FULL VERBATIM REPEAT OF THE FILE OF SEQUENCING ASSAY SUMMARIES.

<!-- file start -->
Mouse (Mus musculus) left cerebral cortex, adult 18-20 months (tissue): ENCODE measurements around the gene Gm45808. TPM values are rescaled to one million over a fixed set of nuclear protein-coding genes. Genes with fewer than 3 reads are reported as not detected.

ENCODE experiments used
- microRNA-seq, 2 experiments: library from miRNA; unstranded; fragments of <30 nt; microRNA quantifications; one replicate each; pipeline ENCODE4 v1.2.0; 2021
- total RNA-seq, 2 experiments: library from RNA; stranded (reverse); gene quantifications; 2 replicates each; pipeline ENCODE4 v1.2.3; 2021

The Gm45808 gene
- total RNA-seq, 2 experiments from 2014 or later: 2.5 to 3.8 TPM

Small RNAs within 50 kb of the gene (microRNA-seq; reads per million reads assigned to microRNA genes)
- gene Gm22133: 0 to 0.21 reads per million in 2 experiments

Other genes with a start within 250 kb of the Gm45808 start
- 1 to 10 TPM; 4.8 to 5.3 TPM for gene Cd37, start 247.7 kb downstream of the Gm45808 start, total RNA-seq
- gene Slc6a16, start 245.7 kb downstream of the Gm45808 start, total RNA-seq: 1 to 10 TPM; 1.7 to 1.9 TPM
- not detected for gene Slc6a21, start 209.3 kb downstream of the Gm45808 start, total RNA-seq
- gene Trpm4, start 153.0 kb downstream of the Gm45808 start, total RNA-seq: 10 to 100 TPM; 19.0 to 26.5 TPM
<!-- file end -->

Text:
Mouse (Mus musculus) left cerebral cortex, adult 18-20 months (tissue): ENCODE measurements around the gene Gm45808. TPM values are rescaled to one million over a fixed set of nuclear protein-coding genes. Genes with fewer than 3 reads are reported as not detected.

ENCODE experiments used
- microRNA-seq, 2 experiments: library from miRNA; unstranded; fragments of <30 nt; microRNA quantifications; one replicate each; pipeline ENCODE4 v1.2.0; 2021
- total RNA-seq, 2 experiments: library from RNA; stranded (reverse); gene quantifications; 2 replicates each; pipeline ENCODE4 v1.2.3; 2021

The Gm45808 gene
- total RNA-seq, 2 experiments from 2014 or later: 2.5 to 3.8 TPM

Small RNAs within 50 kb of the gene (microRNA-seq; reads per million reads assigned to microRNA genes)
- gene Gm22133: 0 to 0.21 reads per million in 2 experiments

Other genes with a start within 250 kb of the Gm45808 start
- 1 to 10 TPM; 4.8 to 5.3 TPM for gene Cd37, start 247.7 kb downstream of the Gm45808 start, total RNA-seq
- gene Slc6a16, start 245.7 kb downstream of the Gm45808 start, total RNA-seq: 1 to 10 TPM; 1.7 to 1.9 TPM
- not detected for gene Slc6a21, start 209.3 kb downstream of the Gm45808 start, total RNA-seq
- gene Trpm4, start 153.0 kb downstream of the Gm45808 start, total RNA-seq: 10 to 100 TPM; 19.0 to 26.5 TPM